A generational shift at some of Pittsburgh's biggest family foundations is causing some observers to wonder whether it will effect how — and where — the foundations spend their assets in the future.
While the addition of younger family members to foundation boards could inject new life and attitudes into institutions that award grants totaling hundreds of millions of dollars every year, it may also result in significant changes — especially when younger board members live in other areas of the country. Of the five family members now on the board of the McCune Foundation, for example, only chairman Jamie Edwards lives in the Pittsburgh area. With family members in Rhode Island, Connecticut, Texas, and Oklahoma, about 20 percent of the foundation's grants are awarded outside southwestern Pennsylvania.
Similarly, while the three sons of the late Sen. John Heinz (R-PA) sit on the boards of the Heinz Endowments, headed by their mother, Teresa Heinz Kerry, all live outside Pennsylvania and none has a permanent residence in the Pistburgh area. And at the Roy A. Hunt Foundation, which was created by the founder of Alcoa, the new executive committee chair, John Hunt, lives in New Hampshire, while only seven members of the eighteen-person board live in the Pittsburgh area. "[The] family is all over the country," said foundation director Bea Carter, the first non-family member to run the foundation. "Probably a third of our grant money stays in Pittsburgh. A lot of it's practical. The trustees become involved with organizations or become interested in organizations where they reside." The same shift away from Pittsburgh, she added, is happening with the Alcoa Foundation.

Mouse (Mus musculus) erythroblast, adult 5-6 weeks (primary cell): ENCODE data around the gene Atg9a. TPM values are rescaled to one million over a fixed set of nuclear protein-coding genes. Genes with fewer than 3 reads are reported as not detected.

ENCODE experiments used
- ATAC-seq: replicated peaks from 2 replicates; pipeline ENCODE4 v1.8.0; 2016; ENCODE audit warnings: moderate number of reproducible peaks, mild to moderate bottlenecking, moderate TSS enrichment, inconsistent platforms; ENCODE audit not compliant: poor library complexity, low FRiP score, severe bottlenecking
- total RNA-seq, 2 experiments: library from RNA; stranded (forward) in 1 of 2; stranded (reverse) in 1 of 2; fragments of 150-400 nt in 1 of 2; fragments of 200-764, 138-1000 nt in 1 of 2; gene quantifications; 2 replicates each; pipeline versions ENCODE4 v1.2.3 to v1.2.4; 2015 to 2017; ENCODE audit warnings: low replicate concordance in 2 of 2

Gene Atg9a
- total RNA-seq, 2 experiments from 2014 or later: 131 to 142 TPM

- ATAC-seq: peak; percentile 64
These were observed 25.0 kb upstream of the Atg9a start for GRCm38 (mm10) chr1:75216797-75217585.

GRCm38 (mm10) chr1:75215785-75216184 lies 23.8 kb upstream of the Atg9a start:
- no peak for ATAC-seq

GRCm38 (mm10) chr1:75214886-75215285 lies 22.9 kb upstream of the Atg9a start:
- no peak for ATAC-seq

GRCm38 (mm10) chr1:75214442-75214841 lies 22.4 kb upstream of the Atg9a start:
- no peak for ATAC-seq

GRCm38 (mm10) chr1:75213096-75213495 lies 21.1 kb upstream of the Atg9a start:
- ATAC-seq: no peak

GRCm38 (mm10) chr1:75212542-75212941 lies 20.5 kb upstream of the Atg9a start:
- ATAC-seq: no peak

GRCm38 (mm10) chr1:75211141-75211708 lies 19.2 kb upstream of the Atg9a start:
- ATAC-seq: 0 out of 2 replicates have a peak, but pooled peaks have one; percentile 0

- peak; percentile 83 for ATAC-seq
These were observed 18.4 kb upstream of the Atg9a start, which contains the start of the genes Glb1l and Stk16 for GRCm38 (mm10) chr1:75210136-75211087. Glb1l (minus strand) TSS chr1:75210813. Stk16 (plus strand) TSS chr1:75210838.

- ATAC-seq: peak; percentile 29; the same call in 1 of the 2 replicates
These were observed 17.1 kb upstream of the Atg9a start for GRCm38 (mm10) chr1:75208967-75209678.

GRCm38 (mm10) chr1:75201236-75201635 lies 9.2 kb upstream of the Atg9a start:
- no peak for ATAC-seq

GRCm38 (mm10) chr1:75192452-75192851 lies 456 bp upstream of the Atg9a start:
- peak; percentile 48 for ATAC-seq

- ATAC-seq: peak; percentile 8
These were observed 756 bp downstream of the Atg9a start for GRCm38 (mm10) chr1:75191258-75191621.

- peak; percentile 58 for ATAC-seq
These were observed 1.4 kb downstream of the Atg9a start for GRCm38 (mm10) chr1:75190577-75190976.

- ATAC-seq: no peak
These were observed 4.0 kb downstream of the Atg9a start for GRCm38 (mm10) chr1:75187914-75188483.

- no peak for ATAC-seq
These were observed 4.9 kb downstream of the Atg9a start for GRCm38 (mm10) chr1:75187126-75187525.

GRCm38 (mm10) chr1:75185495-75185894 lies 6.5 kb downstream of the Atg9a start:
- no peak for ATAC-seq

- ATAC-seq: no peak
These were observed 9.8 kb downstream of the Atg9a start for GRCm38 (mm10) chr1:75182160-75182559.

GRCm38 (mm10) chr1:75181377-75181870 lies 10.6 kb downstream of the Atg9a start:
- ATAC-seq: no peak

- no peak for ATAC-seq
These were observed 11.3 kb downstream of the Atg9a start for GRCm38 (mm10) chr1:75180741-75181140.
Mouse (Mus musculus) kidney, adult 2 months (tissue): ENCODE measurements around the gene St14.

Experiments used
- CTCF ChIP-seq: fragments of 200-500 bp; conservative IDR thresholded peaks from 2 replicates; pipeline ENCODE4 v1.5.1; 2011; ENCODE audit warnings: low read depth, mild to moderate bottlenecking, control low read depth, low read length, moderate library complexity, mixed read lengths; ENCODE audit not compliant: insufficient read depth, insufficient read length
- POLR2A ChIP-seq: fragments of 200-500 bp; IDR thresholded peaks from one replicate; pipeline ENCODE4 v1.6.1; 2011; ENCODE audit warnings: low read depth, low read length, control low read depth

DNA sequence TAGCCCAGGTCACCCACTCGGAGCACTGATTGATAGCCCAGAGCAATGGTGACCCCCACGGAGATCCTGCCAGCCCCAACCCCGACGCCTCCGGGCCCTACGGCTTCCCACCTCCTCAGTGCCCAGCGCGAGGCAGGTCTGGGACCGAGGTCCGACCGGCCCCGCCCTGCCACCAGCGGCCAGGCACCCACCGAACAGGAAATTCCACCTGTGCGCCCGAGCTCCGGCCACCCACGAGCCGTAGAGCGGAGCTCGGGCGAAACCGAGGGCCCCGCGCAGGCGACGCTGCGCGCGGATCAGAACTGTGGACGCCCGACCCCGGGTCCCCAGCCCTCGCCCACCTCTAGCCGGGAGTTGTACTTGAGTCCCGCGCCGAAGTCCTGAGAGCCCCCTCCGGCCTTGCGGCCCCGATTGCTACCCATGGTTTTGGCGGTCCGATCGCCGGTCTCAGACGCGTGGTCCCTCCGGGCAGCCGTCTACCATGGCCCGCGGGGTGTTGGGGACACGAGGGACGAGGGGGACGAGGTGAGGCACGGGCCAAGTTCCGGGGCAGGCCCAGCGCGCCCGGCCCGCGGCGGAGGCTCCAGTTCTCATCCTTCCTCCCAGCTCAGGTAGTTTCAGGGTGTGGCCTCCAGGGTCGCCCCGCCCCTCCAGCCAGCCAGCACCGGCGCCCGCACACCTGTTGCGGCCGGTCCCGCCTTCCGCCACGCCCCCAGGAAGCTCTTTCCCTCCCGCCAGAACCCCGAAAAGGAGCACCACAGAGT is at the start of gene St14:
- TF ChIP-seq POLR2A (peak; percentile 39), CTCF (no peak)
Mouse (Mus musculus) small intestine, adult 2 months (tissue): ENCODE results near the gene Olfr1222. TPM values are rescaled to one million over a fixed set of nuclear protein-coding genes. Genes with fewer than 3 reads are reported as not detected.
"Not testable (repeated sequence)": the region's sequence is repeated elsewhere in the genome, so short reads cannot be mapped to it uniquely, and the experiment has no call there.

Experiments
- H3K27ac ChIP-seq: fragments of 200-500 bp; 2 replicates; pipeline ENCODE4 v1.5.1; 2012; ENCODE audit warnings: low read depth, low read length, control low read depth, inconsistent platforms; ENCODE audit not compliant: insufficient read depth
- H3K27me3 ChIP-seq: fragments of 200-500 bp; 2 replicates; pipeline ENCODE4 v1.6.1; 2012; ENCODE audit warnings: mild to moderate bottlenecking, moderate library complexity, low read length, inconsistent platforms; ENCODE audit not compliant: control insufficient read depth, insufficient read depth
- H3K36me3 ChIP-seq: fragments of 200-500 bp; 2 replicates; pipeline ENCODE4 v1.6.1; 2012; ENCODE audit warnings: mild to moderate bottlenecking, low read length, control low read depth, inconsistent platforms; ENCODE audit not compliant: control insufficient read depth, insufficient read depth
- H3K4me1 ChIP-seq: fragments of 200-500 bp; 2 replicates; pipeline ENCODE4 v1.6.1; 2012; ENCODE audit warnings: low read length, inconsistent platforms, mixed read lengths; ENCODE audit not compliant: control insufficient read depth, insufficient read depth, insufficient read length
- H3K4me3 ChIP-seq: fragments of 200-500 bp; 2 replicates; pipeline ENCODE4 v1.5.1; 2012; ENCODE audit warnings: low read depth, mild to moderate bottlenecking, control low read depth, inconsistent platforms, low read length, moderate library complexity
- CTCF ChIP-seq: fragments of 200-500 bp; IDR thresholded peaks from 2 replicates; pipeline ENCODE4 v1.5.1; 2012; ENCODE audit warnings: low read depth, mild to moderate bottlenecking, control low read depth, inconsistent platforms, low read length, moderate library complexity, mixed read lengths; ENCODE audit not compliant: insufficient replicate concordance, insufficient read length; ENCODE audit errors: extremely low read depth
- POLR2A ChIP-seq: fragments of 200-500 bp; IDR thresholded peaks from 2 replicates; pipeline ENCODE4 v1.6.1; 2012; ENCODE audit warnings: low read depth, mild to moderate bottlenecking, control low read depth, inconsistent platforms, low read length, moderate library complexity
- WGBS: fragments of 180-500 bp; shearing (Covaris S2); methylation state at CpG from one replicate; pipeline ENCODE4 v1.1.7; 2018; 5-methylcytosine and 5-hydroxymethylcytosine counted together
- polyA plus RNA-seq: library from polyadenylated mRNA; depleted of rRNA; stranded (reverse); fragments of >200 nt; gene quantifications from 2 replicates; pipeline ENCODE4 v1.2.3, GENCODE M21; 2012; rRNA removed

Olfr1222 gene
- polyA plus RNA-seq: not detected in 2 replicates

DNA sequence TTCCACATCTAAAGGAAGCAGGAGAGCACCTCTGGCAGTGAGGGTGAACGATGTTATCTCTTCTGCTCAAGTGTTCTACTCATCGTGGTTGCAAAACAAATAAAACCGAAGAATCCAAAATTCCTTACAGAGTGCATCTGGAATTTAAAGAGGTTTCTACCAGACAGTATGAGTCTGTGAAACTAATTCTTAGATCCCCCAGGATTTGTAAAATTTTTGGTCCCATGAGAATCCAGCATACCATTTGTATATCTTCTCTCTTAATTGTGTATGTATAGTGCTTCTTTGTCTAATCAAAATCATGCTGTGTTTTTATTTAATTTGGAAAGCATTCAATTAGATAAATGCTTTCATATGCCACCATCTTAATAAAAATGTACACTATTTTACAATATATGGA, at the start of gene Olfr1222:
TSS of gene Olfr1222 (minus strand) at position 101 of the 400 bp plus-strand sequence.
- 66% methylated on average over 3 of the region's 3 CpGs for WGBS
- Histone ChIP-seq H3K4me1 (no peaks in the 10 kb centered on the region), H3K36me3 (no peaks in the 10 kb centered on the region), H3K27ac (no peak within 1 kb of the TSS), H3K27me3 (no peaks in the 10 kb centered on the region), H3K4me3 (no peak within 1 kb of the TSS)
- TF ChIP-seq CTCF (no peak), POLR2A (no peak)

According to one foundation official in the area, the more younger family members decide to live elsewhere, "the worse...it will be for Pittsburgh. Go a generation or two forward and I doubt a great deal of their money will be given here. Grant money goes where people live."
However, not everyone agrees that a changing of the guard at Pittsburgh's big family foundations will result in "a full-scale back-turning" on the region. "My guess is there will not be [a] major change in emphasis from western Pennsylvania," said George Greer, chairman of the Pittsburgh-based Eden Hall Foundation. "I think there is a sense of indebtedness to the communities that helped create the wealth.